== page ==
i totally agree with u except for the gateway block in outpost when it tries to block the spoofing ip
    this occurs sometimes with me , but not alaways
    i forgot to mention that jetico has arp protection , u did , but i've red that it"S not an actual arp protection
    i wonder how could a populat fw like OA lacks this function i think lacking such function make it just a hips not an actual fw
     
  11. Stem

    Stem Firewall Expert

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    Hi hany3,
    I did see some problems with outpost, but the last version I looked at did appear to resolve the issue. But of course, as I do not run OP all the time, so as you mention, the problem may still be there.
    The default rules are limited to blocking ARP flooding. There is a need to create rules to filter out any attempt to spoof the Gateway. (binding of the gateway IP/MAC can be made)

    Quite a number of firewalls do not have ARP filtering.
    OA (I have been informed) will be adding this in the future.
     
  12. hany3

    hany3 Registered Member

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    thanks for ur valuable comment stem
    sure many firewalls do not have this function
    but none of them have 100% leak protection on matousec
    when u r on top , it put more responsability on u

    to compare the 2 firewalls on top
    outpost has great networking abilities like arp and spoofing protection and reporting if the gateway has changed
    but it still has great incompatiblity issues ,many downloading and surfing problems

    on the other hand OA is more stable and very much less buggy than OP
    but as i said lack some important "at least for me" networking functions like arp and spoofing protection

    so i believe the word that "threre's no perfect firewall"
    but on the light side OA show good promise
    and i was also informed in OA forum that such networking and arp functions will be added in the coming versions
    but till now nothing done
    i just hope that it becomes true
     
  13. Stem

    Stem Firewall Expert

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    This is a thread concerning "incoming protection" so do not want this thread to digress into another "leak" thread, but I would certainly be open for further discussion if you would like, on another thread on that subject?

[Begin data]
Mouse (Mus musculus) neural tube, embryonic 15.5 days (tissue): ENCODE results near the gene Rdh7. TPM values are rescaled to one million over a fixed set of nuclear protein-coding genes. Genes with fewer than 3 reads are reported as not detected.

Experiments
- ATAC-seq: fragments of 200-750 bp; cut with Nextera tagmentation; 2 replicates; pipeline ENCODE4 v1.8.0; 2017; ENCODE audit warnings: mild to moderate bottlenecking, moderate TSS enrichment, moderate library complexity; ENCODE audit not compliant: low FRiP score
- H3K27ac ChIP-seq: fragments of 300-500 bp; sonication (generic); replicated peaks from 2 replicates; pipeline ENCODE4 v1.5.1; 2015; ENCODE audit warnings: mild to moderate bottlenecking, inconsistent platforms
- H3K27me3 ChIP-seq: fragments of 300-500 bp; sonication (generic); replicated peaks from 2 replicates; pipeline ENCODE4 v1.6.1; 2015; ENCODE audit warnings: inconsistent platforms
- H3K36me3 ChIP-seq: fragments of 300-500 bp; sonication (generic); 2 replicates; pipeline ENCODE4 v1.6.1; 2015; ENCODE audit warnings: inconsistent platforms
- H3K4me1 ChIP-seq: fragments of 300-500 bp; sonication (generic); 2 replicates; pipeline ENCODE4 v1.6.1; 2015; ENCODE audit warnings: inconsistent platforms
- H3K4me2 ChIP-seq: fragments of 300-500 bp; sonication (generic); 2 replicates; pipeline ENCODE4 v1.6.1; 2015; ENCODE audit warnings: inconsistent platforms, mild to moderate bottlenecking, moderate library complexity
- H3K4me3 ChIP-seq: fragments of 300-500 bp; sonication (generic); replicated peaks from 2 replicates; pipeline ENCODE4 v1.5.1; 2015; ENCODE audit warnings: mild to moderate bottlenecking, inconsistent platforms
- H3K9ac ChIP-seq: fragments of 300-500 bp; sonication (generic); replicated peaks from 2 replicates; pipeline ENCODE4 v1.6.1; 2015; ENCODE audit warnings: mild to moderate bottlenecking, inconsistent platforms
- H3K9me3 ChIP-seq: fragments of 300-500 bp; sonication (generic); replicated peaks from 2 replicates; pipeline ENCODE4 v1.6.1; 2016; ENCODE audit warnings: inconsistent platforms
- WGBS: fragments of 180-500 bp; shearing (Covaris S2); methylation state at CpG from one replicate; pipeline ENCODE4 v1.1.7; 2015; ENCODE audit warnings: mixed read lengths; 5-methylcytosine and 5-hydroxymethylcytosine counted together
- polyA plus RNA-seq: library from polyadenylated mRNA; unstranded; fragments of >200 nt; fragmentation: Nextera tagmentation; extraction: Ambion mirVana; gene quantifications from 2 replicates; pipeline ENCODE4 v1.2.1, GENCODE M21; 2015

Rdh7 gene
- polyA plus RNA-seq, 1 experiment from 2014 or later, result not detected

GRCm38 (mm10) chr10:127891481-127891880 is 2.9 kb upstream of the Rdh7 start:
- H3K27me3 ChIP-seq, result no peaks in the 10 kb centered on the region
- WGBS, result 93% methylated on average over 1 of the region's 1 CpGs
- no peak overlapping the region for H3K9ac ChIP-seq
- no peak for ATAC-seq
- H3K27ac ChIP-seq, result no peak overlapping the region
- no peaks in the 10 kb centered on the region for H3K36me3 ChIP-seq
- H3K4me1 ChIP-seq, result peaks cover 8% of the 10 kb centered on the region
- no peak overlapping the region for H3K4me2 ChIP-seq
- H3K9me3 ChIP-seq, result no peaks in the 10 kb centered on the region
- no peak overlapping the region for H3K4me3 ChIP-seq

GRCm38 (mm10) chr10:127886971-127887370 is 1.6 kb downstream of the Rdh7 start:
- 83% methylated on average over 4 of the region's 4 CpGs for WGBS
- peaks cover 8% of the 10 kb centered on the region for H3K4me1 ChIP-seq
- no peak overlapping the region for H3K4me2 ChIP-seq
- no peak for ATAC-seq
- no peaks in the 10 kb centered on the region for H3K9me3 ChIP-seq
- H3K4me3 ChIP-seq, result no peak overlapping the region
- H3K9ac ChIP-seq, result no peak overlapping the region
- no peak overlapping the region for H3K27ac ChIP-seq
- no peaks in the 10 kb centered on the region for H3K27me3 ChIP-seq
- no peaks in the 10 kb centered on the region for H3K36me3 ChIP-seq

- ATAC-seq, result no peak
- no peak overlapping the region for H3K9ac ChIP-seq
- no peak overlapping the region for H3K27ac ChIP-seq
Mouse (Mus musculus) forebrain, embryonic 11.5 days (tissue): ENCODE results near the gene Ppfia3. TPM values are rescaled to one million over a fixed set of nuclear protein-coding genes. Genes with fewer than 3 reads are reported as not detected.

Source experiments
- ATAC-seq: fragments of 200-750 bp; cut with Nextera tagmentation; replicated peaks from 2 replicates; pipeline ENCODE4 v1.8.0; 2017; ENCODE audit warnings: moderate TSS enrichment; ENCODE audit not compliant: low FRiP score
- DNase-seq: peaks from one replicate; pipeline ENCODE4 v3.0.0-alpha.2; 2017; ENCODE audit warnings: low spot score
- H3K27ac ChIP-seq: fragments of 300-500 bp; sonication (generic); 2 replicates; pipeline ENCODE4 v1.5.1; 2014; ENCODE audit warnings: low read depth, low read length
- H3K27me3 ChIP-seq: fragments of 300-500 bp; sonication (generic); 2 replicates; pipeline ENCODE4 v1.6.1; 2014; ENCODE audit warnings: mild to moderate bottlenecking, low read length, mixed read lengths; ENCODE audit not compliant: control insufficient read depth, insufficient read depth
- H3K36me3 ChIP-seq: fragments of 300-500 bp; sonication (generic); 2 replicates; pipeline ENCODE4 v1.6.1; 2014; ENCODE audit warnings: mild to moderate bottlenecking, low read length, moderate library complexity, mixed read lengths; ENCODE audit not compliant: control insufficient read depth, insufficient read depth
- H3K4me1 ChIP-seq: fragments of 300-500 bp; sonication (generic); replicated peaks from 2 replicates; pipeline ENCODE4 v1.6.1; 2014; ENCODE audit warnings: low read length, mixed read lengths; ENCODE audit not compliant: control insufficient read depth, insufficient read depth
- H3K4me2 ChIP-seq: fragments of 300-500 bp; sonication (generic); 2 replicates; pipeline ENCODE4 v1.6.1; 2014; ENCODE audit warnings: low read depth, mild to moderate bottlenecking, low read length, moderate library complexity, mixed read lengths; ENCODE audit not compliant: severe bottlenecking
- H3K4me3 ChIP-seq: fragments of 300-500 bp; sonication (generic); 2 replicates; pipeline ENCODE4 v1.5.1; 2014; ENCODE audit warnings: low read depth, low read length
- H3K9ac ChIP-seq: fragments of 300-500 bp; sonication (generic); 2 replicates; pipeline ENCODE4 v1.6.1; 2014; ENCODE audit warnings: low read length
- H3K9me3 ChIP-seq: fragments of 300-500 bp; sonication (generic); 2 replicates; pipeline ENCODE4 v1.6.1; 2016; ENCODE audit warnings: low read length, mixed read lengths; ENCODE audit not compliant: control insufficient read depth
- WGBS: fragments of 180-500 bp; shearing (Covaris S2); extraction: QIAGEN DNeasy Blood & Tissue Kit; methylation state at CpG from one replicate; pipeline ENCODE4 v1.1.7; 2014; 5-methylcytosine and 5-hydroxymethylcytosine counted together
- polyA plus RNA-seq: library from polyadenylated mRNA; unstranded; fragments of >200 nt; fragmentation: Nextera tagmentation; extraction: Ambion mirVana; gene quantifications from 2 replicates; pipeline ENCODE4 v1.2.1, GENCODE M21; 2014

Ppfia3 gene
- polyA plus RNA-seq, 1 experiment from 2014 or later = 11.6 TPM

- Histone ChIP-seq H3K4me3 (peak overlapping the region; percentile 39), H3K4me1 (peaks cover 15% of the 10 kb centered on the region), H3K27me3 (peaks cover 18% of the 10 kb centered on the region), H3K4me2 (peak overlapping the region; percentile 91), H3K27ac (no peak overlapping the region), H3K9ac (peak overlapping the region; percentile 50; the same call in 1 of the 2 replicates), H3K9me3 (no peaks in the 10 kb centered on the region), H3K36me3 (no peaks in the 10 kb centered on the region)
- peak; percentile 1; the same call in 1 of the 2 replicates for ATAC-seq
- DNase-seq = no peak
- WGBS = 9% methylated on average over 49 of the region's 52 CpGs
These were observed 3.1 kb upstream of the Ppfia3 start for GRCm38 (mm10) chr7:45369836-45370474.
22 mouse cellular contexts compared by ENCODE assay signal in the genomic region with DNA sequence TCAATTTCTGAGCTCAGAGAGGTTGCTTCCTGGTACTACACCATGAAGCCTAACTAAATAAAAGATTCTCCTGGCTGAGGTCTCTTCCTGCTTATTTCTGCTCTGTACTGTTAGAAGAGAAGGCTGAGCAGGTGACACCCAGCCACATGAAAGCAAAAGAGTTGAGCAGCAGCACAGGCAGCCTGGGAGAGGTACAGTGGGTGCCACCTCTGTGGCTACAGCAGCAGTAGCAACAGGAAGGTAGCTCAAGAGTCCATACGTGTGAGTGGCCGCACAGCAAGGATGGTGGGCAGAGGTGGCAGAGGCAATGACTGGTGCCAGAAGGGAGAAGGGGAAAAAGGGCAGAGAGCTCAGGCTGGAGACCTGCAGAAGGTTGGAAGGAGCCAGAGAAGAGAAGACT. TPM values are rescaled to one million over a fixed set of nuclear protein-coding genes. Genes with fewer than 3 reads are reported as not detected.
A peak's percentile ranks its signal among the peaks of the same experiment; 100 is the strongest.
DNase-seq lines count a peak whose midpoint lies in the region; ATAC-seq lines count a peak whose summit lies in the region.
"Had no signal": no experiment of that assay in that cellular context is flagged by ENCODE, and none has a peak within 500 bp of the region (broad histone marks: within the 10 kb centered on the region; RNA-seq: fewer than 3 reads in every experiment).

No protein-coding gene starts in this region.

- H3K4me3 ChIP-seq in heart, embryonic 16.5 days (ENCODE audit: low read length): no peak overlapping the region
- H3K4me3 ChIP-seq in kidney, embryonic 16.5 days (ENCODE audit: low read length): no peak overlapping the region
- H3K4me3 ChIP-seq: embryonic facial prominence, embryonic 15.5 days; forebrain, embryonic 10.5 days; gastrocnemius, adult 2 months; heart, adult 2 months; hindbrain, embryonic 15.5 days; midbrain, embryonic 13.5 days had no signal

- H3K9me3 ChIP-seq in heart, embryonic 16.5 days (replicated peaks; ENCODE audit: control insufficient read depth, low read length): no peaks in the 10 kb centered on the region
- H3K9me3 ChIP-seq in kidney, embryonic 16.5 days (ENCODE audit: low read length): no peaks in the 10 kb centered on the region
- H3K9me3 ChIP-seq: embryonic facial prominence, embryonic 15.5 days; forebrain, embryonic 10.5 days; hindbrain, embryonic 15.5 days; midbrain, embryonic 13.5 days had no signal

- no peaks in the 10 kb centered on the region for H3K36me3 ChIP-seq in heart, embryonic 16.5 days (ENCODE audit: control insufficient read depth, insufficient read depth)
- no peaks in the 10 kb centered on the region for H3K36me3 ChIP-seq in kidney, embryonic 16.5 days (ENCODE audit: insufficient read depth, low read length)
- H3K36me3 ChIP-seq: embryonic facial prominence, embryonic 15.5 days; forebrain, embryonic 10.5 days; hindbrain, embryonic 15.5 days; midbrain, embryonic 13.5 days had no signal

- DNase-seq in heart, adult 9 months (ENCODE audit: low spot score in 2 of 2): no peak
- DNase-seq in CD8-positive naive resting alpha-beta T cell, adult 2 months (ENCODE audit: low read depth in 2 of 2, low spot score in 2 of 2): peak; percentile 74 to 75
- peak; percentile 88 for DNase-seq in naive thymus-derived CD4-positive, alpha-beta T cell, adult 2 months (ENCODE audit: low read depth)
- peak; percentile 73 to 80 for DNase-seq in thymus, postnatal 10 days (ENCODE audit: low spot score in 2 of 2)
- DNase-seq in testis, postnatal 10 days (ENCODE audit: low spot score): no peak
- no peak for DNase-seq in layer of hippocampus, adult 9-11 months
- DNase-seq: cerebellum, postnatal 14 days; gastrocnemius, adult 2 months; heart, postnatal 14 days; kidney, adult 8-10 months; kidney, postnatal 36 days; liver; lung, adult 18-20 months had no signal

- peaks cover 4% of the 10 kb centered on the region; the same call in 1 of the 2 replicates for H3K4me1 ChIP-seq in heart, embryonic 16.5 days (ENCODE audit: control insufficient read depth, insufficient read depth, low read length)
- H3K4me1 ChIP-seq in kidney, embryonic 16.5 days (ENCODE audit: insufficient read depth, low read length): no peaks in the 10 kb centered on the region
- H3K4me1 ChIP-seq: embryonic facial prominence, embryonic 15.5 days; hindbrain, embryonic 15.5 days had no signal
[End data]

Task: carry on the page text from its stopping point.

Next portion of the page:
I have no reason not to believe Mike(OA) who informed me of this. It is just a case of priority. At the moment they are pushing for better compatibility (some possible bugs) and for a vista release.

    Dont worry, I will keep reminding Mike(OA) of what as been mentioned (and needs of users)
     
  14. hany3

    hany3 Registered Member

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    sorry coz i sailed away from the main subject of the thread
    but u know sometimes discussion pull u away to other corners where u can not prevent urself from getting in such distant corners
    and i dont mind continue in another thread
    best regards
     
  15. Stem

    Stem Firewall Expert

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    No problem. Please do start a new thread, I will certainly interact.

    Edit:

    I see you edit during my reply, so answer:

    We must respect the thread starter and the topic made. You did yourself take the topic to "leaktest"

    Please keep to topic, or make new thread.

    TIA
    Stem
     
    Last edited: Mar 8, 2008
  16. Diver

    Diver Registered Member

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    It might be worth taking a look at the recent history of the Windows firewall. No release of Windows (that I know of) had a built in firewall prior to XP. XP RTM had a firewall, but it was off by default. I cant exactly remember what happened with SP!, but by SP2 the firewall had been substantially rewritten and was turned on by default.

    The change was made because a Windows machine directly connected to the internet would be infected with a worm in an average of 20 minutes. It happened to someone I know in about 10 seconds once when some cables got connected wrong and the router got left out of the circuit. Windows by default listens on several ports, and that is what makes it vulnerable. Its possible to close these ports, but it also involves turning off various windows functions.

    IMO, 95% of the job a firewall must do for the typical workstation PC is protecting the machine's open ports from worms. The other kinds of attacks, especially DOS, are more of a worry for servers. AS for ARP, it might be a problem on public networks with a large number of poorly regulated users, such as universities, but I don't hear much about it actually happening.

    The other 5% is outbound control, at least in my system of values. This was originally conceived as a way to enforce policy so that only authorized applications will communicate with the internet. Someone came up with POC to fool the outbound control by starting IE and controlling it with another application and leak testing got rolling.

    It seems like today we have gone to the next stage where a firewall like Comodo 3 has a HIPS built in that goes far beyond what is necessary to prevent outbound leaks. Whether that is good or bad will have to be the subject of another thread.

    In my view, if you have a desktop computer a router is enough and all the XP firewall does is stealth any forwarded ports when they are not in use. If you have a notebook your needs are somewhat more complex as one must differentiate between trusted and untrusted networks, assuming you allow any network as trusted. With the XP firewall Windows file and printer sharing must be turned off manually. Vista identifies new networks and asks each time if the network is trusted. Another approach is to set up your trusted network with an oddball address range and block everything else on ports 135-139.